Fly Away

The Next Family

By: Tanya Ward Goodman

For the first time ever, my husband and I boarded a plane without our children. Our luggage consisted of a single rolling bag. Our needs were so meager that we didn’t even have to sit on the lid of the suitcase to zip it shut. We both carried novels. We packed three (yes, three) back issues of The New Yorker.

Here’s what we didn’t pack: booster seats, DVDs of Scooby Doo, watermelon scented sunscreen, Harry Potter books, matchbox cars, small motorized hamsters.

That’s right, we were traveling light. We were traveling without the kids.

And where were we going? Paris? Milan? Seattle? New York?

We were going to Madison, Wisconsin. And we were thrilled.

Upon our arrival, we piloted our (compact) rental car through the deepening evening. We turned on “Packers Avenue” and drove past signs for cheese. We couldn’t help but notice that anything that might ordinarily be called a “house” in California was, in Wisconsin, a “haus.”

Wisconsin is green. The houses in town sit on wide, emerald lawns. Queen Anne’s Lace grows tall by the side of the road. In Wisconsin, your money goes farther than it does in Los Angeles (or Paris or Seattle or Milan or New York.) In Wisconsin, we could sleep in a king sized bed. We could soak in a Jacuzzi tub and eat breakfast in our bathrobes while enjoying a view of the lake. And we did.

We crammed a weeklong vacation into just under forty-eight hours. We had a nice dinner: organic grass-fed beef for him, seared barramundi with fresh, local zucchini for me. The Tai basil ice-cream and fresh pressed coffee rivaled any dessert offerings I’ve had lately in Los Angeles and the tiny, lavender infused sugar cookies presented with our bill were sweet as good-bye kisses.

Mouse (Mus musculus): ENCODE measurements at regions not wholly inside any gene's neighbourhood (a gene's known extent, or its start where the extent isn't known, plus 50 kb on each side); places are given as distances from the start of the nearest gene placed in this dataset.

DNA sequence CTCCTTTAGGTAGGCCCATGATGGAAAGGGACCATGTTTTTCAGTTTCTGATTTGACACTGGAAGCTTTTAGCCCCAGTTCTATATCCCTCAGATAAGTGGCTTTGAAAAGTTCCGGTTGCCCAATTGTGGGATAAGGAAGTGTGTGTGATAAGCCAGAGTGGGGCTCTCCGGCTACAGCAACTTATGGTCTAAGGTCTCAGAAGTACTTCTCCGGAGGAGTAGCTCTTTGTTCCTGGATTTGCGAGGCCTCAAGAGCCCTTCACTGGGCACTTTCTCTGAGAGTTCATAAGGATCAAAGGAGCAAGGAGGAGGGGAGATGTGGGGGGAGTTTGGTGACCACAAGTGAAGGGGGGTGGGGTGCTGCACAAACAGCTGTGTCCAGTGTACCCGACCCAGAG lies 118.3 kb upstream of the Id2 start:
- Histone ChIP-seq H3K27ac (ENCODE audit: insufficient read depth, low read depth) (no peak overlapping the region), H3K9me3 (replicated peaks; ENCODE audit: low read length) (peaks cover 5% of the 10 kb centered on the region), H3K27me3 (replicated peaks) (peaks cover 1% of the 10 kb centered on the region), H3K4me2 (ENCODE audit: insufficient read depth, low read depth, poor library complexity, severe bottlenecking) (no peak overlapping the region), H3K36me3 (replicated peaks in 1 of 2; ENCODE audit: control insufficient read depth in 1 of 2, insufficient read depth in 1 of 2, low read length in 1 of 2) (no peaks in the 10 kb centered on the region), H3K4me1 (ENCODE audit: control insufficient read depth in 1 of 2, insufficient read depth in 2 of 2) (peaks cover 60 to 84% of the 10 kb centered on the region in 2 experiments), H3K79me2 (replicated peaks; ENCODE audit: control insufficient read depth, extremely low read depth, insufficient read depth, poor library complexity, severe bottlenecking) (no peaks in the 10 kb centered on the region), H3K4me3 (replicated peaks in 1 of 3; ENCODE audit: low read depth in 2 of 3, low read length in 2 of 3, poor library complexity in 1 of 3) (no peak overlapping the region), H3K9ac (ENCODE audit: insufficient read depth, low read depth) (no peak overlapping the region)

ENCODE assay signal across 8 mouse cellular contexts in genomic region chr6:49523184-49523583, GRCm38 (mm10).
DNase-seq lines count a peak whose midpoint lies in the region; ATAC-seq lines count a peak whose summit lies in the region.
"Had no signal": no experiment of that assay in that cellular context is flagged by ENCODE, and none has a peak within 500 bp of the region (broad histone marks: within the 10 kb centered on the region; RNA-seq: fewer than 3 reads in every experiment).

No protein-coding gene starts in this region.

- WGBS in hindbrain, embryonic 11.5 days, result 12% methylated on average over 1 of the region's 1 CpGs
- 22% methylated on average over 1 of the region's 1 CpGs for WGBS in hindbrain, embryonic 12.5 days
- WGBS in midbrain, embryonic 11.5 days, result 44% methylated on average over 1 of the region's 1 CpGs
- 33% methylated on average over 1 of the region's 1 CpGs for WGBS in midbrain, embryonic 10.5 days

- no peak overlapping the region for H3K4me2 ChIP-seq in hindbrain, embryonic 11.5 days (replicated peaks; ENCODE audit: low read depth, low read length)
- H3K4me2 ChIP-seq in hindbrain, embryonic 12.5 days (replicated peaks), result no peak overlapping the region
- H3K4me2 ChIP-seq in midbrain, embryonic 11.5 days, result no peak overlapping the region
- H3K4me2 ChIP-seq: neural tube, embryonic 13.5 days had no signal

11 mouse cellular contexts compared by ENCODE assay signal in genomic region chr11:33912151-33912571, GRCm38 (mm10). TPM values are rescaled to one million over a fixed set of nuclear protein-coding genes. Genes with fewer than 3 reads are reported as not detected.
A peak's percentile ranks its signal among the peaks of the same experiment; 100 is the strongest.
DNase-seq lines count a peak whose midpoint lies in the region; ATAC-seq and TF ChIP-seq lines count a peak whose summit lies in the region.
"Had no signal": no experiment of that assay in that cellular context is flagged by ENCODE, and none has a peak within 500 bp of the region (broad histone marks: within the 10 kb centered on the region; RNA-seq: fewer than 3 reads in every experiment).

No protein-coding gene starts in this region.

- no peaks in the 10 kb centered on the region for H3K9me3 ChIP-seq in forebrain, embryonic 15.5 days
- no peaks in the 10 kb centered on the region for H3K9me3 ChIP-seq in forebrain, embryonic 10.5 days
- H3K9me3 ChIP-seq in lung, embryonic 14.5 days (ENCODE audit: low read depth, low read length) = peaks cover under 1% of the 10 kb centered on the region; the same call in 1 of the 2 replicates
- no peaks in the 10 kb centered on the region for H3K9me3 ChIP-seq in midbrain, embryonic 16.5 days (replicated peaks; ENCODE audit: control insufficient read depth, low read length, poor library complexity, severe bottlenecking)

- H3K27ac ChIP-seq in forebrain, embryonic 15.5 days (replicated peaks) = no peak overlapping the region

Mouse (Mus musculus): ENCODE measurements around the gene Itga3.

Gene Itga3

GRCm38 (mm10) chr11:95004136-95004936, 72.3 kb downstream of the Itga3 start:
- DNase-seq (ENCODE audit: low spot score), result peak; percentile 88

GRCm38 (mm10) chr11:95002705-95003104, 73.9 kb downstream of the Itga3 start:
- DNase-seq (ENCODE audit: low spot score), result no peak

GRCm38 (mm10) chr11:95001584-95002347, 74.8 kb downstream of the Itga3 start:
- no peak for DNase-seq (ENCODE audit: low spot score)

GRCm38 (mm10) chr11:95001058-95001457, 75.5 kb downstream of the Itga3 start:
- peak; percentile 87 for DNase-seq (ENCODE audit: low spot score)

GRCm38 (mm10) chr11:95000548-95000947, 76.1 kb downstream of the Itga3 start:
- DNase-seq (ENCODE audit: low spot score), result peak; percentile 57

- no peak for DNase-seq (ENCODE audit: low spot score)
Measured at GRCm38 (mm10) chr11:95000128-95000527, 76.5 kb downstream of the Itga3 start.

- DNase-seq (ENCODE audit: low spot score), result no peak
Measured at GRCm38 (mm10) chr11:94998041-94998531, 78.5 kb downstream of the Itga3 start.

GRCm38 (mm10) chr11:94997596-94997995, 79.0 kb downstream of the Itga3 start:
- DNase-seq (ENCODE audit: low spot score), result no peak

Back at the hotel, we adjourned to “The Governor’s Lounge” for a nightcap and found that our room rate included a view of the capitol building as well as Maker’s Mark bourbon and a selection of cakes. We turned down the bartender’s effusive offer of “one for the room.” Was it because we were without our kids that the lure of clean sheets was greater than the lure of alcohol?

After sleeping through the night and waking up only when we really felt like we’d had enough sleep, we headed out into the sunshine to find ourselves in the middle of a farmer’s market. Shaded by bright “Badger Red” tents, locals presented a cornucopia of delectable items. Bright bunches of beets and carrots shared table space with rhubarb, chard and cauliflower (in “personal” and “family” sizes.) There were strawberry hand pies and whoopee pies and piles of “squeaky fresh” crayon orange cheese curds. And everywhere people were smiling and talking and greeting their neighbors.

“In New York, if you bump into someone, they punch you,” I overheard. “Here, they tell you to have a nice day.”

A couple of hours later, after changing clothes, we’d driven out to farm country to watch my husband’s college friend marry the girl of his dreams. Cicada song floated in the air and the mosquitoes kept mercifully at bay. The smell of roasted pig mingled with that of cut hay and a distant scent of manure. Local beer was passed in pitchers and when everyone had eaten enough pie, we were invited by a trio of grown men in Lederhosen to “polka ‘til we dropped.” It was a wonderful day.

And it wasn’t over. After a nap (Oh, glorious nap. Why do kids fight a nap?), we headed out to the edge of the lake to meet up with more friends. Fireworks lit the distant shore, shrunken by distance to the size of sparklers in the hand. Bats dived for insects just above the water and the plink, plunk of a tuning guitar carried over from a nearby bandshell. We ate buttered popcorn and sipped beers and talked about all the things one should talk about in the night on a college campus beneath an almost full moon. Much, much later, as we walked home (after midnight – so late!), we marveled at how much distance had passed between us and the drunken college students all around us.

I didn’t miss my youth. I didn’t envy those kids theirs. I felt happy to be an adult, a grown-up with kids of my own. I felt happy to be away from those kids and I felt happy that I would see them again, too. My husband’s hand felt warm in mine and at that moment, I wished the newlyweds all the happiness I had found.

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